Beethoven's Letters 1790-1826, Volume 2 eBook

This eBook from the Gutenberg Project consists of approximately 217 pages of information about Beethoven's Letters 1790-1826, Volume 2.

I heartily thank you for the trouble you have taken in aiding my charitable work.[1] I rejoice that its success is universally admitted, and hope you will never fail to let me know when it is in my power to serve you by my poor talents.  The worthy municipal corporation is, no doubt, thoroughly convinced of my good-will; in order to give fresh proofs of it, we ought to have a friendly interview as to the mode in which I can best serve the corporation.  When such a master as yourself takes an interest in us, our pinions ought never to droop.

I am, with the warmest esteem,

Your friend,


[Footnote 1:  Seyfried, at a concert for the benefit of the Burgher Hospital, performed Beethoven’s grand fugue Fest Ouverture (in C major, in Op. 124), 1822, in celebration of the opening of the new Josephstadt Theatre.  The written parts were returned to him with the grateful thanks of the committee.]


1823 TO 1827.



Vienna, Feb. 8, 1823.


I write, having a favor to ask of you, for we are now so distant from each other that we can no longer converse together, and, indeed, unhappily, we can seldom write either.  I have written a grand mass, which might also be given as an oratorio (for the benefit of the poor, a good established custom here).  I do not wish to publish it in the usual way, but to dispose of it to some of the leading courts alone.  I ask fifty ducats for it.  No copies are to be sold except those subscribed for, so that the mass will be, as it were, in manuscript; but there must be a fair number of subscribers, if any profit is to accrue to the author.  I have made an application to the Prussian embassy here, to know if the King of Prussia would vouchsafe to take a copy, and I have also written to Prince Radziwill, to ask him to interest himself in the affair.  I beg you likewise to do what you can for me.  It is a work that might likewise be useful to the Academy of Singing, for there is scarcely any portion of it that could not be almost entirely executed by voices.  The more these are increased and multiplied in combination with instruments, the more effective would be the result.  It ought to be appropriate also as an oratorio, for such societies as those for the benefit of the poor require marks of this kind.  Having been an invalid for some years past, and consequently my position anything but brilliant, I have had recourse to this scheme.  I have written much; but as to profits, they are nearly nil!  The more do I look upwards; but both for his own sake, and that of others, man is obliged to turn his eyes earthwards; for this, too, is part of the destiny of humanity.  I embrace you, my dear fellow-artist, and am, with sincere esteem,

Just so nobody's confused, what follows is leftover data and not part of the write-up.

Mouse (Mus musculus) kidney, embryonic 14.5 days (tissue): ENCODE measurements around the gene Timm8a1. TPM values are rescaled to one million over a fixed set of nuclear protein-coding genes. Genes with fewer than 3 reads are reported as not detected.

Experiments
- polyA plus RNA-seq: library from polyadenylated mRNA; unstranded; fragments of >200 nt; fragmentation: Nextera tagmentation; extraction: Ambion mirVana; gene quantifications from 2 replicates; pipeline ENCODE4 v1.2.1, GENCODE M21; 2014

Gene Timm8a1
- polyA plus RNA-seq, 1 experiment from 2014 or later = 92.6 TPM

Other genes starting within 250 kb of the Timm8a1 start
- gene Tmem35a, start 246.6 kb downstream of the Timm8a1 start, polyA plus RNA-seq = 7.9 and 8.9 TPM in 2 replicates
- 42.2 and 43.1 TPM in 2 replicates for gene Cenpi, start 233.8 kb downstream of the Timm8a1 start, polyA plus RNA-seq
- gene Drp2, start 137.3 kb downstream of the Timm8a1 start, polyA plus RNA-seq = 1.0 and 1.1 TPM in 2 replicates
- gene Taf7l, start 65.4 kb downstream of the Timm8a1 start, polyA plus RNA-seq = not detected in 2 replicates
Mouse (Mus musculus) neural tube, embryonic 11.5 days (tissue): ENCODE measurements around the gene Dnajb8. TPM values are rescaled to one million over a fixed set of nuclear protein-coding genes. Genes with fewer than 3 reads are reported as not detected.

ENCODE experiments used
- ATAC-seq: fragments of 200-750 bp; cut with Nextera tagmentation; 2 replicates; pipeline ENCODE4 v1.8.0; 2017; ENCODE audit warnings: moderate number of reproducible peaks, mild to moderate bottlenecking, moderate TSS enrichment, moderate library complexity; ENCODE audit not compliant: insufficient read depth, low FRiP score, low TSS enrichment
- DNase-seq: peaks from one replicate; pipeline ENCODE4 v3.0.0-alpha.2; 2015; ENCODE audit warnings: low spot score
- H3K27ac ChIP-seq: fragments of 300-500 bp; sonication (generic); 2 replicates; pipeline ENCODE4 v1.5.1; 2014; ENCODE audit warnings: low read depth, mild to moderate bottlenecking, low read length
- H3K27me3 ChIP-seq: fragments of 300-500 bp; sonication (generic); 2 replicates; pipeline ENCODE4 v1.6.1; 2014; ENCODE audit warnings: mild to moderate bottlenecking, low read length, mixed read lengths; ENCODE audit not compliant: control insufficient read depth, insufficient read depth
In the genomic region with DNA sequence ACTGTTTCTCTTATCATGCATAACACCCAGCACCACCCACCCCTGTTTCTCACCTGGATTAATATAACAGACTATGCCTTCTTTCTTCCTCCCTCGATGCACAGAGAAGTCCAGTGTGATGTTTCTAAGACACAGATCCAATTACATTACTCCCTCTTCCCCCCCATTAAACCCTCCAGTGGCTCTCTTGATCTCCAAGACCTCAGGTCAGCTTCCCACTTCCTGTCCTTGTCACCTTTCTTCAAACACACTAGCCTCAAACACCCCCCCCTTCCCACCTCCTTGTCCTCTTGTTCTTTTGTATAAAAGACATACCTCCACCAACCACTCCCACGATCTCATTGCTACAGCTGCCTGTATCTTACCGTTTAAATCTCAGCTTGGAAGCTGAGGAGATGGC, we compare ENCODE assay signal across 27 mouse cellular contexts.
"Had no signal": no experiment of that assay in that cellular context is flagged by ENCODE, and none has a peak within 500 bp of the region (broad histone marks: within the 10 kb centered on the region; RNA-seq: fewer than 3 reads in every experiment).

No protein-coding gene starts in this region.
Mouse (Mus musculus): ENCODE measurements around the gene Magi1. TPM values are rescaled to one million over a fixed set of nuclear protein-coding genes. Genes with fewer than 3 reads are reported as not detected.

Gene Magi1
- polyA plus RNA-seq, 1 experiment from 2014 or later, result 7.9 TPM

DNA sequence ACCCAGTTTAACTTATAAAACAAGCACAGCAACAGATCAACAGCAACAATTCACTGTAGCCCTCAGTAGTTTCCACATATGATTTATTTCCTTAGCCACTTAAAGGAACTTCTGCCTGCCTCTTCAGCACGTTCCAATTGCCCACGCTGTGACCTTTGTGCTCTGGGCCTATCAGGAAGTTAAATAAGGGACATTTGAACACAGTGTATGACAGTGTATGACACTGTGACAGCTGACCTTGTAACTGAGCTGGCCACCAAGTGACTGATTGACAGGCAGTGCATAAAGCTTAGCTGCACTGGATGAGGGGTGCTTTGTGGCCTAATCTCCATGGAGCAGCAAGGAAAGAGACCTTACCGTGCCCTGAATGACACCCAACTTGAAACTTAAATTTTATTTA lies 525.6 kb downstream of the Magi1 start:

Your friend,

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